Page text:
‘Fishy’ Business

A fellow student shares his journey starting a fish breeding business.

The German Blue Ram Cichlid is native to Venezuela and Columbia.

Kylie Emery, Online Editor

When buying a fish from a local pet store, one may be overwhelmed with the amount of beautiful choices. One might not realize that some of these fish were bred by a fellow student. For Justin Vis ’22, breeding fish is now a big part of his life.

Vis has always had a love for science. “Just one of the things that I fell in love with was watching these YouTube science videos,” Vis said. “And I always have since a very young age. I’ve participated in Science Olympiad and so I have always had this love for science, especially ecology and the study of life. I’ve always wanted to study life and it’s one of the things that I might want to go into possibly when I leave the high school.”

This love of science is what led Vis to partner with local fish store Adam’s Aquatics. Vis’ family used to have a fish tank in the basement around three to four years ago, however it sprung a leak, causing them to have to get rid of it. Eventually, they bought a new fish tank and added it to the basement again. Around the same time, Vis and his family began visiting Adam’s Aquatics, a local fish store in Des Moines, because owner Justin Polson is a family friend to them.

Polson and the Vis family have known each other for a while. “His dad, Andy, was actually my youth pastor in high school,” Polson said. “So that’s kind of how I got involved with their family. After I bought the store, they just started coming in, they started a tank by themselves, and Justin kind of took off with it. That turned into breeding.”

Breeding the fish comes with many challenges, including extensive research for Vis. “What I do is I set up a littler tank off of what the big [fish] are doing,” Vis said. “I basically segregate the one species I want to breed. I have to do a ton of research on how they naturally breed in the environment. My goal is to replicate what happens in nature and make it happen in this little tiny tank. Sometimes it’s hard, I’ve had luck because I’m breeding easier [fish] right now, but some of the [fish] require a lower pH level in the water because they breed after it rains or other stuff like that. So it’s a lot of research and time that goes into figuring out how to do it and trying to replicate it as best as possible in our own home.”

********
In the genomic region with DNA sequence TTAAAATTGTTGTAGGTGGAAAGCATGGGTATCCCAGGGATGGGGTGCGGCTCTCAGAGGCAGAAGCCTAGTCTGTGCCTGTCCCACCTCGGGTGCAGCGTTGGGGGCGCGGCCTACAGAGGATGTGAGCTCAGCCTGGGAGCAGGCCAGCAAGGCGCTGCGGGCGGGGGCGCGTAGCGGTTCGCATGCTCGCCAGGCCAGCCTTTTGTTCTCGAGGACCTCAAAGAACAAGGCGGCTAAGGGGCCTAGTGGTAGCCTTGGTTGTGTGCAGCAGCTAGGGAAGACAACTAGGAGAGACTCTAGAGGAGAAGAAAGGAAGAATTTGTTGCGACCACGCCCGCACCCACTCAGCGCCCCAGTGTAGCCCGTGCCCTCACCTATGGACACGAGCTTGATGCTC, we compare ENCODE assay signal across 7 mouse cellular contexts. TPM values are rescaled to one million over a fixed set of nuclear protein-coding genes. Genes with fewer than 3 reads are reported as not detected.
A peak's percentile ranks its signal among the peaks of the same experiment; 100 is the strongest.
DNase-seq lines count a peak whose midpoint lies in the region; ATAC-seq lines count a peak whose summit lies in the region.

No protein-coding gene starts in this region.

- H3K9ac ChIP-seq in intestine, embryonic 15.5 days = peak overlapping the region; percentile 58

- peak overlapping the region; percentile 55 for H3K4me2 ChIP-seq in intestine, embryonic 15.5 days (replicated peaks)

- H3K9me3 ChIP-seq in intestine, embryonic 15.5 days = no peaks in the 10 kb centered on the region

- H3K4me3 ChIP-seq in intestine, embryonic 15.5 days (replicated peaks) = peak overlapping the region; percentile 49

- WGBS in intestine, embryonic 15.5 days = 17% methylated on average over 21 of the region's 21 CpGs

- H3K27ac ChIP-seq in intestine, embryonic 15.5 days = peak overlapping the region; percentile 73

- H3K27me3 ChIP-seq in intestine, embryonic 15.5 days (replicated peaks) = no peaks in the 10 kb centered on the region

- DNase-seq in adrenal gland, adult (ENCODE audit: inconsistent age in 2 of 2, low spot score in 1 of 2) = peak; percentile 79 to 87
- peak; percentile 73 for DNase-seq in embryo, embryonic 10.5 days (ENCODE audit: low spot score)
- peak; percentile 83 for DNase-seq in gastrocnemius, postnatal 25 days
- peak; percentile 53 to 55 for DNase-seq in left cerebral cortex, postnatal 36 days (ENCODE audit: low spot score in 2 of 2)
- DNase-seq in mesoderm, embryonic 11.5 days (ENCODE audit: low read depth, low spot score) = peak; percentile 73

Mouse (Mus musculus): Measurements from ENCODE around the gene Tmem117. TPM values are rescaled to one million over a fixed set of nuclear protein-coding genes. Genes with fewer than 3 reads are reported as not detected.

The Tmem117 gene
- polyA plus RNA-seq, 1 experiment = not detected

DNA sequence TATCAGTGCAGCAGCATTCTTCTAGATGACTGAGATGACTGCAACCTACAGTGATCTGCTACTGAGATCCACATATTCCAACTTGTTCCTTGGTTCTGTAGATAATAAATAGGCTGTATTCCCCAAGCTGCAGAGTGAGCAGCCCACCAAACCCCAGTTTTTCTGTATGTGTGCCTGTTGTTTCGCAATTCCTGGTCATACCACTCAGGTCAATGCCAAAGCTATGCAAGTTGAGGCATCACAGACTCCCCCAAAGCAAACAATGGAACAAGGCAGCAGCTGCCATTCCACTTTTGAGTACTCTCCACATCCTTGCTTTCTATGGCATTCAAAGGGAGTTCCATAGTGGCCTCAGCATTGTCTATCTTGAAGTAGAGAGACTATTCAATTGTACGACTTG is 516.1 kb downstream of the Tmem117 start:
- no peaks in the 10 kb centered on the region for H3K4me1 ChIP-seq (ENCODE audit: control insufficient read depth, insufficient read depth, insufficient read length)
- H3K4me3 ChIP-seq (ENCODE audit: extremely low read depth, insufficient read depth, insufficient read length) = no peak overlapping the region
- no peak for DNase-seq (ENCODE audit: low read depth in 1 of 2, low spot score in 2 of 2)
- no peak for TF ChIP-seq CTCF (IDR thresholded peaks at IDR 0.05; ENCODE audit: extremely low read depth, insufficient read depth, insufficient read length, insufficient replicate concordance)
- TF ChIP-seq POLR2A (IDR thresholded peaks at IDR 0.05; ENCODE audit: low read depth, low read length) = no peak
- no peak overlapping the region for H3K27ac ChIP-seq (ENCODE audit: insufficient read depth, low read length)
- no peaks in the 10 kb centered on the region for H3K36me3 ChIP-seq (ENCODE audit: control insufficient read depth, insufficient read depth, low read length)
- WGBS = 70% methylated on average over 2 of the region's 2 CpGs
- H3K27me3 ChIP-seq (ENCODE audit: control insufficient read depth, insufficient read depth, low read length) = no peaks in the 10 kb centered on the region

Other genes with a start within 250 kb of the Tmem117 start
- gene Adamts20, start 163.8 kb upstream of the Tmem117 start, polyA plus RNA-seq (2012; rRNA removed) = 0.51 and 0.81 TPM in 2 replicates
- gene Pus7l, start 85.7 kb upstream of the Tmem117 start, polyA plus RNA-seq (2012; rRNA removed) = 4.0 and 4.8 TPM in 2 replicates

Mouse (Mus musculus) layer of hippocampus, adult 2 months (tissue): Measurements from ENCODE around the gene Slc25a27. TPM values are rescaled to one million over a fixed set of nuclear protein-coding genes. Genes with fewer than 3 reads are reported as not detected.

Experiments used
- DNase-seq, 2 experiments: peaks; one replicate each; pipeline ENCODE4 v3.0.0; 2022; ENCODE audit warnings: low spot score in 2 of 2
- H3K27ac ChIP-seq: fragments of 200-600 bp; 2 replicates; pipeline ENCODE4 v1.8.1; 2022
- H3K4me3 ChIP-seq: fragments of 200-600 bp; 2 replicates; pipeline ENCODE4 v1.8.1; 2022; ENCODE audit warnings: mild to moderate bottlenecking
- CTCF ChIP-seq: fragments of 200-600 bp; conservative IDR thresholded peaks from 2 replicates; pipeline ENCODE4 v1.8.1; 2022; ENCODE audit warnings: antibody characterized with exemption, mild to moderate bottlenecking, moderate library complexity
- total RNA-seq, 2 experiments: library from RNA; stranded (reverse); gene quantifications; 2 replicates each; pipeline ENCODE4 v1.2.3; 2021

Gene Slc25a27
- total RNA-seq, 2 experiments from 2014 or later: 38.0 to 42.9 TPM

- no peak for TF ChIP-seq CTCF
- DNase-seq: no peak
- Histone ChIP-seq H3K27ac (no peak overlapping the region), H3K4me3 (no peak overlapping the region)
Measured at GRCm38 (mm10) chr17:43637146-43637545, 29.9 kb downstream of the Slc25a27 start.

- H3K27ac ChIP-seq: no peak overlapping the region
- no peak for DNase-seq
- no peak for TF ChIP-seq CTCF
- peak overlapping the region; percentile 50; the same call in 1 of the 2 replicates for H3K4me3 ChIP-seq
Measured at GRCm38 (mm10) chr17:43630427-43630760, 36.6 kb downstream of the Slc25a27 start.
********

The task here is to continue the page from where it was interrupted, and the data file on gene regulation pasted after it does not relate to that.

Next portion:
One aspect of his research that Vis takes into account is the genetics of the fish themselves. “A lot of [Polson’s] fish are coming from the same place, so I may buy a few fish from him and then go to like PetCo and buy a few fish that look really healthy just so they have mixed genetics and are healthier, because I don’t know how inbred the ones he’s getting are and how inbred the ones PetCo is getting are,” Vis said. “I’m essentially taking two different genetic lines and breeding them together to get a new strain of fish that is healthy and heartier than either one honestly.”

Another challenge for much of the world nowadays is COVID-19. However for Vis, the virus opened up a window of opportunity rather than challenges. “It takes a lot of time to build things and get things put together,” Vis said. “[Adam’s Aquatics] stayed open and [Polson] has been super busy because people have been wanting to get pets. So this has really opened up a window of opportunity for him to grow his business, and with that, he also needs [fish] so I’m trying to provide that for him right now. It is a lengthy process, you have to breed them and let them grow for a couple months before you can turn around a resell them.”

In addition to partnering with Adam’s Aquatics, Vis plans to have a business of his own. “That would yield me more money in the long run,” Vis said. “That’s also riskier because I haven’t established when I’m doing it, and not many people know when I’m doing it. It’s very plan A, plan B at the same time. I’m trying to grow what I’m doing while helping him because he’s a constant.”

When starting a business, there are many responsibilities, one of them including marketing. Vis is in the process of figuring out how to market his business. “Starting a website is really expensive, but starting like an Instagram page is free,” Vis said. “A lot of people are using social media platforms nowadays to market what they’re doing, how they’re doing it, and just really building a community base. That’s really important to me, it’s important that you have relationships with the people you’re interacting with. My goal isn’t as much to get big and make a lot of money as it is to grow and support people and they’re passion for what I’m doing as well as supporting Justin and his passion for his store. What I’m trying to do is very community driven, it’s a lot of interacting with other people and I like that.”

Vis’ biggest piece of advice for student entrepreneurs or future entrepreneurs is to find a passion. “My philosophy is that it’s much more rewarding when you’re working with something that you enjoy and that you find joy in,” Vis said. “Even if you do get the money in the long run and you stick with it, you won’t enjoy it [unless it is a passion].”

Vis also encourages student entrepreneurs and future entrepreneurs to find someone to partner with who shares that passion. “You want to find people that fit within your needs and what your viewpoint is on something,” Vis said. “You want to have the same goal because if you have different goals, then you’re not really going anywhere.”